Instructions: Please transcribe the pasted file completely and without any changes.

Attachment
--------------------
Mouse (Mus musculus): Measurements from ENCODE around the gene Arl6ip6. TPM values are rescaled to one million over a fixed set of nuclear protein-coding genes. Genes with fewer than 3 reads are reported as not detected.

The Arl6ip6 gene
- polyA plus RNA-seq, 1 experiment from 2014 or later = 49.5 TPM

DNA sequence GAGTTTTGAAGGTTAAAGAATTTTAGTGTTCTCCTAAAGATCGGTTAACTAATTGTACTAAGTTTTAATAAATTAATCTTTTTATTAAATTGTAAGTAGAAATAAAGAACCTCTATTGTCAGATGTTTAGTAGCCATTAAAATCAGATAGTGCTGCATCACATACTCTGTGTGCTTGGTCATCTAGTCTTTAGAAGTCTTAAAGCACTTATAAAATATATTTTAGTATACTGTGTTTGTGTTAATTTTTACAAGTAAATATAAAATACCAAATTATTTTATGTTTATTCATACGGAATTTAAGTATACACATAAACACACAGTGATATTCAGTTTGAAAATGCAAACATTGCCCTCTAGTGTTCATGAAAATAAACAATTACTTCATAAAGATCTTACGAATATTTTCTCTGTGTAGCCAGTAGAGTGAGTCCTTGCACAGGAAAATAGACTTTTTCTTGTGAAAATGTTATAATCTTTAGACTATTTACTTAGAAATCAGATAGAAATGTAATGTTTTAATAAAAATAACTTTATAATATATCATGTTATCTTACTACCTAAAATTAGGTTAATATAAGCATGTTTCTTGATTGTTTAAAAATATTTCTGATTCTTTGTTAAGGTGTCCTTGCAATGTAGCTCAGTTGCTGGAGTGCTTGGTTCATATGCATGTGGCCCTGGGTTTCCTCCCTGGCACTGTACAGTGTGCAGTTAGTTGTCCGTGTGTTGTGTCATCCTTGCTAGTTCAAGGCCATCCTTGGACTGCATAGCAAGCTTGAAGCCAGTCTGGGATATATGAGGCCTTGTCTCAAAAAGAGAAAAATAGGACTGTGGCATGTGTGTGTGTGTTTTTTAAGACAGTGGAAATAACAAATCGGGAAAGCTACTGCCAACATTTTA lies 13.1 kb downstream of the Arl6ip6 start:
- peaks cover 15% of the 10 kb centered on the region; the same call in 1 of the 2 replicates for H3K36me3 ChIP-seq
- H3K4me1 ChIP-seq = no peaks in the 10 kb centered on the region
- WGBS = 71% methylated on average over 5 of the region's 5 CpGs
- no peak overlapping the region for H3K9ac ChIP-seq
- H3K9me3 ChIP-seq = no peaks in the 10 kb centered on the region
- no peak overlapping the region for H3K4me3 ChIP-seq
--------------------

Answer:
Mouse (Mus musculus): Measurements from ENCODE around the gene Arl6ip6. TPM values are rescaled to one million over a fixed set of nuclear protein-coding genes. Genes with fewer than 3 reads are reported as not detected.

The Arl6ip6 gene
- polyA plus RNA-seq, 1 experiment from 2014 or later = 49.5 TPM

DNA sequence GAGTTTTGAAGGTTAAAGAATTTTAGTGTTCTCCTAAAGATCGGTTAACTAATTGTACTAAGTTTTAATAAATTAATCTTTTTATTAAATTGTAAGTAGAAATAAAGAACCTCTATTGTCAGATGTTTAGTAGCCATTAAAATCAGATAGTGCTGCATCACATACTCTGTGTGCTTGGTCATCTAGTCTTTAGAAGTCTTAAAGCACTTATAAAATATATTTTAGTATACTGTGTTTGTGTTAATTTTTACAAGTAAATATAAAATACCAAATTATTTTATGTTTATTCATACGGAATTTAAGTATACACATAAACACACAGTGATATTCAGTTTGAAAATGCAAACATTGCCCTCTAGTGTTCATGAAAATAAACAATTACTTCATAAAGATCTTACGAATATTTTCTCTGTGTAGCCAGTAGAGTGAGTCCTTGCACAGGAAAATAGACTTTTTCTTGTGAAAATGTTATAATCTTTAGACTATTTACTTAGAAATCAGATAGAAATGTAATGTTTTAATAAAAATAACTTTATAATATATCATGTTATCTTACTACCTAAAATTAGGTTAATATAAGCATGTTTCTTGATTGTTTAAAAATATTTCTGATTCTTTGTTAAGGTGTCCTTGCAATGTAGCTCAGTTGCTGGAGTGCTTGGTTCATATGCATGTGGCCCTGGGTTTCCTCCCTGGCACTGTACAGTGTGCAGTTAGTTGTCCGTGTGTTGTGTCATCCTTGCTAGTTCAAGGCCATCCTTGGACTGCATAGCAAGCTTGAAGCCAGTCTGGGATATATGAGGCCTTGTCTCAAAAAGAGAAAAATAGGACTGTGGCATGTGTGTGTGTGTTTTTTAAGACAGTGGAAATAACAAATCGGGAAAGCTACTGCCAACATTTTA lies 13.1 kb downstream of the Arl6ip6 start:
- peaks cover 15% of the 10 kb centered on the region; the same call in 1 of the 2 replicates for H3K36me3 ChIP-seq
- H3K4me1 ChIP-seq = no peaks in the 10 kb centered on the region
- WGBS = 71% methylated on average over 5 of the region's 5 CpGs
- no peak overlapping the region for H3K9ac ChIP-seq
- H3K9me3 ChIP-seq = no peaks in the 10 kb centered on the region
- no peak overlapping the region for H3K4me3 ChIP-seq